This Week’s Harvest

  • Sweet Corn
  • Sweet Peppers (mix of red bell and Italian Sweet Peppers)
  • Tomatoes
  • Sungold Cherry Tomatoes
  • Globe Eggplant
  • Red Potatoes
  • Carrots
  • Cucumbers
  • Sweet Onions
  • Salad Mix
  • Poblano Peppers
  • Yellow Watermelon

Farm News

I’m going to tell you about the real dirt on carrots. Mainly that they require A LOT to grow. So much so we only attempt to grow them twice, in spring and fall, and every attempt comes with varying degrees of success. They are a crop we can’t transplant but rather sow directly in the ground. And they are finicky germinators. Germination rates decline if temperatures are above 85, if the soil gets compacted like it does after a heavy rain, or if soil to seed contact is poor as it would be in chunky soil. So good soil prep is key and we must keep our eye on the forecast.

Seeding fall carrots in 2018
Producing a gentle spray, these wobbler sprinklers work great for germinating our direct sown crops

Carrots also grow very slowly and can be taken over by weeds quickly so we must have a a weed management plan in place. Ideally we would make the carrot beds a few weeks before seeding them. This is so we can stale bed, which is to shallowly run the tiller over the beds which kills any weeds that may have germinated. The goal is to do multiple rounds of this stale bedding and have really clean beds prior to seeding. Once we seed the carrots, about 4 or 5 days after we like to flame weed the beds. The carrots are not up yet, but a new round of weeds has germinated and we can kill those weeds with heat from a propane torch. Even after all this, we will still have to hand weed or at the very least go through the beds with a hoe.

Cultivating carrots with the basket weeder
When our “varying degree of success” is complete failure. Super weedy carrot beds have no chance of being rescued

To efficiently harvest the carrots, we under cut the beds with a tool on the back of the tractor that digs under the bed and lifts the soil and carrots up making for an easy harvest. Before we had the under cutter we would fork the beds and pull the carrots out. Our soil is so heavy when we used the garden forks, we actually had to water the beds first for the carrots to come out without breaking. When we did this method, the carrots weren’t the only causalities; we have broken several forks over the years!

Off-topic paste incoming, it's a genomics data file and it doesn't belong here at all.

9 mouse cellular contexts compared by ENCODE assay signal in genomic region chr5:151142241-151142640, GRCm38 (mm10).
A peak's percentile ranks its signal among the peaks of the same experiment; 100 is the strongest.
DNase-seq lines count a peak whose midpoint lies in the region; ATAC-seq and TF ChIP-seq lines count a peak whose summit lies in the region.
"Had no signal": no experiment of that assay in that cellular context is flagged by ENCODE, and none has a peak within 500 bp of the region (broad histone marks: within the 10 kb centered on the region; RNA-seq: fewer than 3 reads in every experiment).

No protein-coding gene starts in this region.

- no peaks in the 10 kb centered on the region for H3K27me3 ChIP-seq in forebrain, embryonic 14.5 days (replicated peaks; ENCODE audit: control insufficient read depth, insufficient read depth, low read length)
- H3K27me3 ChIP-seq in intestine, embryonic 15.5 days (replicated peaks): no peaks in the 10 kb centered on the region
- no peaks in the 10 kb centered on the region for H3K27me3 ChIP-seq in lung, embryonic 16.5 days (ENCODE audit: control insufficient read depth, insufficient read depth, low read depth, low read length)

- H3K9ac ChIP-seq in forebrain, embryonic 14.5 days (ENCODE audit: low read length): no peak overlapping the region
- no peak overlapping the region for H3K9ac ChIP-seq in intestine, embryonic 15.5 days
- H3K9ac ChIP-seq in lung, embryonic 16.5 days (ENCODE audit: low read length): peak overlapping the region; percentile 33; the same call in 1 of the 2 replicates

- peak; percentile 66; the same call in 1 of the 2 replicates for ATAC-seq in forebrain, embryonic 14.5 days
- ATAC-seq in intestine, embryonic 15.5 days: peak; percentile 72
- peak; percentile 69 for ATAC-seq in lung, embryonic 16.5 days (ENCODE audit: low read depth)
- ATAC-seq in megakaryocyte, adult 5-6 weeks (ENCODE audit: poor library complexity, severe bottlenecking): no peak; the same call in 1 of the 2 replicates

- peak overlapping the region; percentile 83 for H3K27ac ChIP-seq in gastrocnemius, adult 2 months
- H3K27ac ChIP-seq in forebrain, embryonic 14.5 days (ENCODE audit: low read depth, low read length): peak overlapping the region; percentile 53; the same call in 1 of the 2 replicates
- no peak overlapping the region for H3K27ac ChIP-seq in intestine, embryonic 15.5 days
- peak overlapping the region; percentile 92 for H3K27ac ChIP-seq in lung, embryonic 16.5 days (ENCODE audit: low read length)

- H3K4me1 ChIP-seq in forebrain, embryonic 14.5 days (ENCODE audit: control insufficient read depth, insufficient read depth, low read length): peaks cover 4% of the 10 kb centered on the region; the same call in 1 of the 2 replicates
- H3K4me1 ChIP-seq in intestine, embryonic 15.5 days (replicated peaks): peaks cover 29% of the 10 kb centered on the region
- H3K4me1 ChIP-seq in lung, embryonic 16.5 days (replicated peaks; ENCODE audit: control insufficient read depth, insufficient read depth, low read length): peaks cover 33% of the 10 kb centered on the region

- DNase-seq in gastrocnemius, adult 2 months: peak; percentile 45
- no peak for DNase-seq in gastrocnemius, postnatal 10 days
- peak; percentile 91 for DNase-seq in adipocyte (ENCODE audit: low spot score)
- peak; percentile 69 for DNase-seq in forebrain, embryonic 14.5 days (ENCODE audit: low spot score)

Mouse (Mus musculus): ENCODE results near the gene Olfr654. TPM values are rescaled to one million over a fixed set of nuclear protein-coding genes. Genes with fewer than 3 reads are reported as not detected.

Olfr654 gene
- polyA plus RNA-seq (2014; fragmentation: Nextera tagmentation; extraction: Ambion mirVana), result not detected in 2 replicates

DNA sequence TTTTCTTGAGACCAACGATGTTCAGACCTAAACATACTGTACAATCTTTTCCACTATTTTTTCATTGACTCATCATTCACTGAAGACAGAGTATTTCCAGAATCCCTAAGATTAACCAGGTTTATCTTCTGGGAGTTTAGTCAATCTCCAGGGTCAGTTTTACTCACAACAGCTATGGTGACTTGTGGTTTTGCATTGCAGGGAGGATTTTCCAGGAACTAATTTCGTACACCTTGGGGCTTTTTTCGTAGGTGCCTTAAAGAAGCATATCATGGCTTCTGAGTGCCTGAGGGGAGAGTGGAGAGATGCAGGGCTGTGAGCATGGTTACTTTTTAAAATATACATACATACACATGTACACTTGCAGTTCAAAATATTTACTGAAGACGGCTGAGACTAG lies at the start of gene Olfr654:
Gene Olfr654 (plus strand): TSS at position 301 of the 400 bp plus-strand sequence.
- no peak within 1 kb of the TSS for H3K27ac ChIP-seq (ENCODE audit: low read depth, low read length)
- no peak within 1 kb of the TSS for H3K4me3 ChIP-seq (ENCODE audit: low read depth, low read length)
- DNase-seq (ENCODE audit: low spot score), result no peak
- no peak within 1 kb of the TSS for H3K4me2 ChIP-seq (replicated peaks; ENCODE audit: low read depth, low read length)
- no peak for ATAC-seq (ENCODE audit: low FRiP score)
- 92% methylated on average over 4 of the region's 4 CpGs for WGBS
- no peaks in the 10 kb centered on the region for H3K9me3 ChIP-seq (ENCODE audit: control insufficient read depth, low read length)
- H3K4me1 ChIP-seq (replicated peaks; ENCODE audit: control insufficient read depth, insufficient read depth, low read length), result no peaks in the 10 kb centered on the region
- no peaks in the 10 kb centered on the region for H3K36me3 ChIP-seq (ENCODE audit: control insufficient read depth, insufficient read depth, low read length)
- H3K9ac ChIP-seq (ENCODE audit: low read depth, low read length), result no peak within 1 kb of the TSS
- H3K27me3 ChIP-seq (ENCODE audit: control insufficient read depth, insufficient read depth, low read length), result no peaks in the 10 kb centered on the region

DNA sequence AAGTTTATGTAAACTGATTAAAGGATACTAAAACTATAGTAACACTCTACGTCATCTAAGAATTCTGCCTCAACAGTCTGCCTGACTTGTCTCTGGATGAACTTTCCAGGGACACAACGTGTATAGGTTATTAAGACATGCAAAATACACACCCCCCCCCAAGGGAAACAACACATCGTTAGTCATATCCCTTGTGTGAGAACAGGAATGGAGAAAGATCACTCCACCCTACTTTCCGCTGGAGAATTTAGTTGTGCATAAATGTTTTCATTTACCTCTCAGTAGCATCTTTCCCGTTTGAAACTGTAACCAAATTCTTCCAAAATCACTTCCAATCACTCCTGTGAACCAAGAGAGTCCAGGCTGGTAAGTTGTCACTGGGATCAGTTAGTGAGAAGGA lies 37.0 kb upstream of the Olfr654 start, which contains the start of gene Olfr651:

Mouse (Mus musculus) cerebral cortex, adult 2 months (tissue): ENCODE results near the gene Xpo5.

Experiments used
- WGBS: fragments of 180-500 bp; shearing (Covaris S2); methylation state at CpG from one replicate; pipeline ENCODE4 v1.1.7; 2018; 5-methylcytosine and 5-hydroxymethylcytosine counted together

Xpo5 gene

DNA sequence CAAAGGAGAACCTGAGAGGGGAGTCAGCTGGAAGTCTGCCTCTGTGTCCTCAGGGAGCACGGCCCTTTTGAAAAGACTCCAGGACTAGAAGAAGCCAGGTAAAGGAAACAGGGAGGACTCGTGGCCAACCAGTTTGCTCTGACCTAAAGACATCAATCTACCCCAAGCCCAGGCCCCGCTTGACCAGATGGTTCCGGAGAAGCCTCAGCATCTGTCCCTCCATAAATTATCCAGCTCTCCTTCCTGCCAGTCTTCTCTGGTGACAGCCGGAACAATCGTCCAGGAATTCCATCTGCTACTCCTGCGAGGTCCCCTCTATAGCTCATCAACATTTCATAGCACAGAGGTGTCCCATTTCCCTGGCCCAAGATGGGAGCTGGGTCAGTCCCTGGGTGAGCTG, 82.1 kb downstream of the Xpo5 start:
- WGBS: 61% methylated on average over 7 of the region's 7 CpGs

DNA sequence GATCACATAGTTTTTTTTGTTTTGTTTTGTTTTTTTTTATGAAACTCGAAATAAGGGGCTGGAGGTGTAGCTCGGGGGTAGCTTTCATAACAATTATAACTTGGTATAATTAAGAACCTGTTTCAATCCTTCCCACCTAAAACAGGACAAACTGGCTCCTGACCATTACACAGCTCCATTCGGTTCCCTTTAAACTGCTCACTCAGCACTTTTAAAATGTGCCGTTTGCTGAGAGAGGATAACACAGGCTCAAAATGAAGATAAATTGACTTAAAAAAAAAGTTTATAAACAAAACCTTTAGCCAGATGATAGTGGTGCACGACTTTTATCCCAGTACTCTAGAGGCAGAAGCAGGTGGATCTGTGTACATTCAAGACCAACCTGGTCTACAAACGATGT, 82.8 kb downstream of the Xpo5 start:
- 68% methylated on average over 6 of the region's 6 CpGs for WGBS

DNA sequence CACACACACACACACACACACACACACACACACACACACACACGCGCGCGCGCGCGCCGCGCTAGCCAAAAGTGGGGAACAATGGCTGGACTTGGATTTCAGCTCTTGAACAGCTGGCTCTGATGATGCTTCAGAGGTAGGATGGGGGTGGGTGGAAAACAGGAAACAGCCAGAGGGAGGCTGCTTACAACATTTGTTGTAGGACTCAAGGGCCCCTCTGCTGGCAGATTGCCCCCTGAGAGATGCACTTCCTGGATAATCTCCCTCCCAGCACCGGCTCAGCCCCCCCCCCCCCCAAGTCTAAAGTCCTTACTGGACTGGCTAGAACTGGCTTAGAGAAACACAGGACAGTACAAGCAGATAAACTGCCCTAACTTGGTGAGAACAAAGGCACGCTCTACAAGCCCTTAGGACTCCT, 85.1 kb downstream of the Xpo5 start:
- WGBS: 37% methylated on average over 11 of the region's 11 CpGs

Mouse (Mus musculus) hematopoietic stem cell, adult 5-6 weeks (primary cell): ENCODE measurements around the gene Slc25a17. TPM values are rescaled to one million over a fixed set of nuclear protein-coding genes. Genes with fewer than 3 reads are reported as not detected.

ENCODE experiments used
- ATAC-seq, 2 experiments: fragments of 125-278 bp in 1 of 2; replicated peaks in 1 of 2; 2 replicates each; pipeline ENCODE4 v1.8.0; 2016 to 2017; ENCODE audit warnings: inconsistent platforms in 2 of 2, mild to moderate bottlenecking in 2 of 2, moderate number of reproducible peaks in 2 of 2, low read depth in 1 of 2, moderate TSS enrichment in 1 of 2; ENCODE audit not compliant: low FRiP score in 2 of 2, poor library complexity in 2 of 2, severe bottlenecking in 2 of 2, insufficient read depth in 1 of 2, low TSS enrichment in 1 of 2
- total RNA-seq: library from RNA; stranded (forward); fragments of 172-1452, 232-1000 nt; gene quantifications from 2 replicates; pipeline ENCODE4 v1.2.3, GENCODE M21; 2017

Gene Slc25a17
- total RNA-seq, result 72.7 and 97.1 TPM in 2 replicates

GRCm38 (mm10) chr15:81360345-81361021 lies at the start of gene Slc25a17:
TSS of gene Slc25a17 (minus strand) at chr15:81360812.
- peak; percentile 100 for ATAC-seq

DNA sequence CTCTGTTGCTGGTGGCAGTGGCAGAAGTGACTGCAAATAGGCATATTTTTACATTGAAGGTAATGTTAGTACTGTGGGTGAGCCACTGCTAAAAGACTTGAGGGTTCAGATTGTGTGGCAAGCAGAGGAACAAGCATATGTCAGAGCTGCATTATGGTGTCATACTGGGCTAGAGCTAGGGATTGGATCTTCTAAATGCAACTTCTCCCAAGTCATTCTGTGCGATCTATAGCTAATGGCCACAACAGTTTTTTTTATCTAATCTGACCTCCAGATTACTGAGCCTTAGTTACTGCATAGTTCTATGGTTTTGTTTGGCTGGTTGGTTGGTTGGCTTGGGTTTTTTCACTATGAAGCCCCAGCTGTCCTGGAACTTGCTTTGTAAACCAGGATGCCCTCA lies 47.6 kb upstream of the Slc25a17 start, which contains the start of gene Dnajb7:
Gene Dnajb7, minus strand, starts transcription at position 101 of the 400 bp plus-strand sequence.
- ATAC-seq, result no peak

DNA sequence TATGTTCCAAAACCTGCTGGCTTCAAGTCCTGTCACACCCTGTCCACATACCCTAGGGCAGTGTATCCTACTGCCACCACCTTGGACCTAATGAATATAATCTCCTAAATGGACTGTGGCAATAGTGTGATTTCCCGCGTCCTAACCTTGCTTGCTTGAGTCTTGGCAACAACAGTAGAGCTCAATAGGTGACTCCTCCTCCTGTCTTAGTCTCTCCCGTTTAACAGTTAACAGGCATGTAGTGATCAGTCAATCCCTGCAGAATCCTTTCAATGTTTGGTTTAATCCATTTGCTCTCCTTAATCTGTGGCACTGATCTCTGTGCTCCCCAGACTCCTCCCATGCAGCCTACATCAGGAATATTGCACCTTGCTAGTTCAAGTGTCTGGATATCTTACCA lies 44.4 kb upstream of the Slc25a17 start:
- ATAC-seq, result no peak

Harvesting last year’s spring carrots with the under cutter
Throw back to pre under cutter days when we watered with a hose and then forked the carrots out

The carrots in last and this week’s box are from our spring planting. The spring planting did pretty well though the carrots were hard to find amongst the weeds. We consider it a success if CSA gets 2 weeks of spring carrots. For us, it’s the fall carrots that really shine. This year the planting looks really good and we have a nice stand of carrots taking up five 400 ft beds. We got a few stale beds in but didn’t have a chance to flame weed. Today we made sure we’d have time for everyone to help hand weed the beds and we got it done in no time. We’ll start harvesting the fall carrots mid October for the final CSA boxes and if all goes well, we’ll even have a few hundred pounds left in the spring for the first couple boxes of the 2021 season (The first two CSA shares this year had Fall ’19 carrots).

In conclusion, enjoy your carrots as they truly are a labor of love! Now you know why they are only in the CSA boxes a couple times in the beginning, perhaps a few times mid season, and in the final month of the program! We are very glad to have a better handle on growing this customer favorite and plan to continue fine tuning our carrot production in seasons to come!


Coming Up Next Week (our best guess….) Sweet corn, tomatoes, kohlrabi, carrots, potatoes, beets, jalapeño peppers, cucumbers, salad mix and more!